As part of an OECD Forum series, the virtual event Equity in Education: Unlocking Opportunities Throughout Life took place on 17 September 2021.
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Education has been immensely affected by the COVID-19 pandemic, as children worldwide struggle with school closures and many adults are faced with the necessary task of reskilling. The pandemic has been an alarm for more than just equal opportunities; it’s also a plea for greater equity in the distribution of respect and status. Governments must rethink the ways they approach education, what skills are deemed valuable and how dignified work is defined.
Factors such as gender and socio-economic status influence educational performance and future career outcomes. School closures have tended to last longer in low-income countries that have lower learning performance. Disadvantaged children have had less access to adequate tools for online learning, and often lack quiet study environments and support of their parents. Such inequalities in education have lasting effects that reinforce persisting education gaps around the world.
OECD member countries are putting forth plans to change course. The United States, for example, aims to invest billions of dollars to address disparities in resources and funding distribution in schools across the country; it also intends to create over 800 community-based schools to give disadvantaged communities the resources they need to learn. Korea has provided internet subscription fee subsidies and free device rentals, and has expanded educational content on television, to ensure no student is left behind as new outbreaks threaten plans to return to in-person schooling in the fall.
Read the report: The State of School Education: One Year into the COVID Pandemic
Children aren’t the only demographic experiencing an education equity crisis. Even before the pandemic, governments faced the challenge of upskilling workers into new technological areas where quality job growth has emerged. On average, around one in two adults in OECD countries was already disengaged from adult learning before the pandemic. During COVID-19, digital literacy, in particular, has proved critical, with remote job postings surging along with the demand for digital skills. Workers who already mastered these skills, or had the means to learn them, could benefit—but many workers who lacked such skills were left behind.
A shift toward lifelong learning should be at the fore of an equitable education recovery. Lifelong learning allows individuals of any age to acquire the skills and knowledge needed in changing labour markets, and it makes people—and their societies—more resilient during times of global and economic crises. Yet access to lifelong learning remains unequal: higher skilled workers are more likely to have undertaken training than lower skilled workers, and COVID-19 has only made this trend worse. Women are also more likely than men to engage in formal adult learning, while older people continue to receive less training than other population groups when they often need it most.
Read the publication: Ten Principles for Effective and Equitable Educational Recovery from COVID
Digitalisation is pushing many of these learning opportunities online, which poses challenges for some learners as well as for traditional vocational education providers. And whilst innovative competency-based “micro-credentials” represent promising and more accessible pathways, quality criteria and standards may prove needed to tame “the wild west of adult education”. To address their inconsistent returns and the pervasive outcome inequities for women and minorities that online credentialing has largely failed to solve, striking the right balance between accessibility, speed and flexibility, and the demands of both employers and learners will be essential.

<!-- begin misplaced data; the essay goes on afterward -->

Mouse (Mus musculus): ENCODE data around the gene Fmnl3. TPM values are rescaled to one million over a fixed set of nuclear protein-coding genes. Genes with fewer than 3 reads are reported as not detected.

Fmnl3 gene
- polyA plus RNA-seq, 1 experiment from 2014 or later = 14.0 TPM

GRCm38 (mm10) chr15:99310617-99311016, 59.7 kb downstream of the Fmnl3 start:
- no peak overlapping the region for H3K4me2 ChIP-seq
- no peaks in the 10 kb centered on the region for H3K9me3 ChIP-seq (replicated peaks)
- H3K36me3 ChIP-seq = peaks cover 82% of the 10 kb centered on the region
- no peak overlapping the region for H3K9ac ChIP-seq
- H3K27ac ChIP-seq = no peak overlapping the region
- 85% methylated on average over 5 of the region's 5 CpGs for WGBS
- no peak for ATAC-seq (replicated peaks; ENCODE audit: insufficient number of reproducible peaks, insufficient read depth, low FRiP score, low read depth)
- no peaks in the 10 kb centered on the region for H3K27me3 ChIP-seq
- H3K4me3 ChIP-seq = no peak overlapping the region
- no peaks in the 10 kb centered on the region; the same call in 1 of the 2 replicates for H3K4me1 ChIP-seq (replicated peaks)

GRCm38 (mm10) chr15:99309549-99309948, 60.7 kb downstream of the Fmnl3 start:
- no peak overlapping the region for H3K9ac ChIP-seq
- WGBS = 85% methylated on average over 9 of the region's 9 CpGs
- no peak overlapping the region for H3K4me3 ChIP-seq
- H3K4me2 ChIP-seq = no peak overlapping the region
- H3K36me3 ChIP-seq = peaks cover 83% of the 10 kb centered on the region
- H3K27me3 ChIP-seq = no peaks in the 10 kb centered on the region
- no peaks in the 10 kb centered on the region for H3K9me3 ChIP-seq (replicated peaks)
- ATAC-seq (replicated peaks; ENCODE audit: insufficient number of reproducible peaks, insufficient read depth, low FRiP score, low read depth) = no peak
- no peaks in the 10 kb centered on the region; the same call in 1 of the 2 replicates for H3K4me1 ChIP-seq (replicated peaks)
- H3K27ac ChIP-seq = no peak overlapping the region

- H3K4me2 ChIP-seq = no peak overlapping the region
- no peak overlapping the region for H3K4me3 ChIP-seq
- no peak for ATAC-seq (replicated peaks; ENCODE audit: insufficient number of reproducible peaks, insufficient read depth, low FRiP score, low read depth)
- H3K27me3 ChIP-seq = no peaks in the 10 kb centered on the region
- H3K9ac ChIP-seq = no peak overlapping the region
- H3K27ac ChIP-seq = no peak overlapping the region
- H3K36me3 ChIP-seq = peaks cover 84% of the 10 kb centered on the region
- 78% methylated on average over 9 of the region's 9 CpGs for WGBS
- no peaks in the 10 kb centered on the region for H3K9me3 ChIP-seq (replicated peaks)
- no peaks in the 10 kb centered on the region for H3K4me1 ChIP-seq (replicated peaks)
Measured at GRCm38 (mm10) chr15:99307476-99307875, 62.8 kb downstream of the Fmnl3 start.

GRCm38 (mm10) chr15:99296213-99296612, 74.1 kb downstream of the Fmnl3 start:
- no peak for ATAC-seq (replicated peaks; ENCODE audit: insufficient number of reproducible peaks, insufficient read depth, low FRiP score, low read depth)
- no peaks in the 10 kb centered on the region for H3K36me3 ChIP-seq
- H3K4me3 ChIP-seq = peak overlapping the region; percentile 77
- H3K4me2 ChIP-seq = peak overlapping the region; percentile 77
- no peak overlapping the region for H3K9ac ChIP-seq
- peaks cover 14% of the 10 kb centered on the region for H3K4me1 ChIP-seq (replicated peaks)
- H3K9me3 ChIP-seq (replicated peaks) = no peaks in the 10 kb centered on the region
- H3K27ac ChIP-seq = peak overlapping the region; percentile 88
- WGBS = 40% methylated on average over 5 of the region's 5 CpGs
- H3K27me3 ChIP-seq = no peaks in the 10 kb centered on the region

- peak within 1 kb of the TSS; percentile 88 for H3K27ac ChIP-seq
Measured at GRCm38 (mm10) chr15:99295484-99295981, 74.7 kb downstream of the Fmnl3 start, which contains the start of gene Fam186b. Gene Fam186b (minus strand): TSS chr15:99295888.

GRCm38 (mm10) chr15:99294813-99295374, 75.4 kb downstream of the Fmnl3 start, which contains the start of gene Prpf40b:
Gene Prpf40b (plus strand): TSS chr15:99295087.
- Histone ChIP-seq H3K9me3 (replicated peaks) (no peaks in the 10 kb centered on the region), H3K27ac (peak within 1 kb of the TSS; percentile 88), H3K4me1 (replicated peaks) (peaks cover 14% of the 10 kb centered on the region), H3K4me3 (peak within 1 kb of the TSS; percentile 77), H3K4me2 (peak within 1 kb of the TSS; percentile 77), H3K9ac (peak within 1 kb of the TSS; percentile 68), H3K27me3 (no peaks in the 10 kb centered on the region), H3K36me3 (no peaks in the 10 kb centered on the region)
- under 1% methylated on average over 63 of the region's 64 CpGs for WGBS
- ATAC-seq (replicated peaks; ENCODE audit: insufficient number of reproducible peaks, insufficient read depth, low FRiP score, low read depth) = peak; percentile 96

The COVID-19 crisis is also an opportunity to rethink how vocational professions are viewed, and valued. Meritocracy may have become the linchpin of societal worth, but the OECD finds that social mobility has stalled. In what the philosopher Michael Sandel describes as “the Tyranny of Merit”, blue-collar jobs tend to be seen as less worthy than those requiring post-secondary degrees. From nurses providing critical care to grocery store clerks keeping society running during lockdowns, the pandemic has shed light on the disconnect between the contributions of essential workers to the common good and the wages, working conditions and societal recognition earned in return.
More on the Forum Network: The Aristocracy of Talent: How Meritocracy Made the Modern World by Adrian Wooldridge, Political editor & Bagehot columnist, The Economist
In Sandel’s words, “credentialism” has become the last acceptable prejudice in increasingly discrimination-averse societies, with college degrees too often regarded as a precondition for dignified work and social esteem. This diploma divide not only devaluates the contributions of those without higher education, but also makes little economic sense. As a society, we need to do more to ensure that people can develop their skills and professional prospects through company initiatives, and redefine job listings so that unrealistic—and often unnecessary—degree expectations do not preclude individuals from being able to contribute productively and advance professionally.
The OECD Forum virtual event Equity in Education: Unlocking Opportunities Throughout Life explored these topics, and asked the most pressing questions: how can we ensure that the COVID-19 crisis reshapes both our practices and attitudes toward education at all ages, for all career paths, and how can we create lasting solutions to ensure equity in education?
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